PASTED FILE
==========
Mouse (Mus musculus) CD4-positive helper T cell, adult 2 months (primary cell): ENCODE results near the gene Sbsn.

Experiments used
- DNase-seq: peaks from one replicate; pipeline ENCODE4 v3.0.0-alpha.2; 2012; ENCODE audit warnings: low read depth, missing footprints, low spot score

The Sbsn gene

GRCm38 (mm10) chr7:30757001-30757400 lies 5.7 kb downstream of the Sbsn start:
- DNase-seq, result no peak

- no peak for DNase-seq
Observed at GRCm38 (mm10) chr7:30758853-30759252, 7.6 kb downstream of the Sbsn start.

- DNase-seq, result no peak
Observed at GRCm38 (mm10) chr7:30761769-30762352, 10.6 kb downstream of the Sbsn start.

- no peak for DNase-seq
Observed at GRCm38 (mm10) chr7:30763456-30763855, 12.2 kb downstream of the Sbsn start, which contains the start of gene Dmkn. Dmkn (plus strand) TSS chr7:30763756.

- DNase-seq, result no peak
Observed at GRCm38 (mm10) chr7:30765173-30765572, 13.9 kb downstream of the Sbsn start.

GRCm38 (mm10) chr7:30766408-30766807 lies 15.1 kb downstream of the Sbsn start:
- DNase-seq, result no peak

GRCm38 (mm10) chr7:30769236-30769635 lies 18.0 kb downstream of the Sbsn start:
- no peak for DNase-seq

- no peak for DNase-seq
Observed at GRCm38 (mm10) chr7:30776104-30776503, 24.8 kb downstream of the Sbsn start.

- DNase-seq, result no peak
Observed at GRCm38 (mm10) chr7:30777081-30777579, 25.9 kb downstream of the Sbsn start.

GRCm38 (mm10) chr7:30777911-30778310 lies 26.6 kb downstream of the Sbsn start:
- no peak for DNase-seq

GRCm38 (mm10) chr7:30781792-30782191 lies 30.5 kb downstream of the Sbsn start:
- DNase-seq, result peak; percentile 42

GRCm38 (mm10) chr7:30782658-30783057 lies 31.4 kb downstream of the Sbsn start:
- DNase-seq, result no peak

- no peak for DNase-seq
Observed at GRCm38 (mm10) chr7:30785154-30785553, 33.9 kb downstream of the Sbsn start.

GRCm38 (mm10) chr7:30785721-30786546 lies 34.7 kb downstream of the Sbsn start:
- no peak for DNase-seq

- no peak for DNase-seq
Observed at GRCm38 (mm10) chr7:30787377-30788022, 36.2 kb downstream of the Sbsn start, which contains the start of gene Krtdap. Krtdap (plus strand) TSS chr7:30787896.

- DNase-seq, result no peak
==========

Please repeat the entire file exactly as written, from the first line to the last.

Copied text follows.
Mouse (Mus musculus) CD4-positive helper T cell, adult 2 months (primary cell): ENCODE results near the gene Sbsn.

Experiments used
- DNase-seq: peaks from one replicate; pipeline ENCODE4 v3.0.0-alpha.2; 2012; ENCODE audit warnings: low read depth, missing footprints, low spot score

The Sbsn gene

GRCm38 (mm10) chr7:30757001-30757400 lies 5.7 kb downstream of the Sbsn start:
- DNase-seq, result no peak

- no peak for DNase-seq
Observed at GRCm38 (mm10) chr7:30758853-30759252, 7.6 kb downstream of the Sbsn start.

- DNase-seq, result no peak
Observed at GRCm38 (mm10) chr7:30761769-30762352, 10.6 kb downstream of the Sbsn start.

- no peak for DNase-seq
Observed at GRCm38 (mm10) chr7:30763456-30763855, 12.2 kb downstream of the Sbsn start, which contains the start of gene Dmkn. Dmkn (plus strand) TSS chr7:30763756.

- DNase-seq, result no peak
Observed at GRCm38 (mm10) chr7:30765173-30765572, 13.9 kb downstream of the Sbsn start.

GRCm38 (mm10) chr7:30766408-30766807 lies 15.1 kb downstream of the Sbsn start:
- DNase-seq, result no peak

GRCm38 (mm10) chr7:30769236-30769635 lies 18.0 kb downstream of the Sbsn start:
- no peak for DNase-seq

- no peak for DNase-seq
Observed at GRCm38 (mm10) chr7:30776104-30776503, 24.8 kb downstream of the Sbsn start.

- DNase-seq, result no peak
Observed at GRCm38 (mm10) chr7:30777081-30777579, 25.9 kb downstream of the Sbsn start.

GRCm38 (mm10) chr7:30777911-30778310 lies 26.6 kb downstream of the Sbsn start:
- no peak for DNase-seq

GRCm38 (mm10) chr7:30781792-30782191 lies 30.5 kb downstream of the Sbsn start:
- DNase-seq, result peak; percentile 42

GRCm38 (mm10) chr7:30782658-30783057 lies 31.4 kb downstream of the Sbsn start:
- DNase-seq, result no peak

- no peak for DNase-seq
Observed at GRCm38 (mm10) chr7:30785154-30785553, 33.9 kb downstream of the Sbsn start.

GRCm38 (mm10) chr7:30785721-30786546 lies 34.7 kb downstream of the Sbsn start:
- no peak for DNase-seq

- no peak for DNase-seq
Observed at GRCm38 (mm10) chr7:30787377-30788022, 36.2 kb downstream of the Sbsn start, which contains the start of gene Krtdap. Krtdap (plus strand) TSS chr7:30787896.

- DNase-seq, result no peak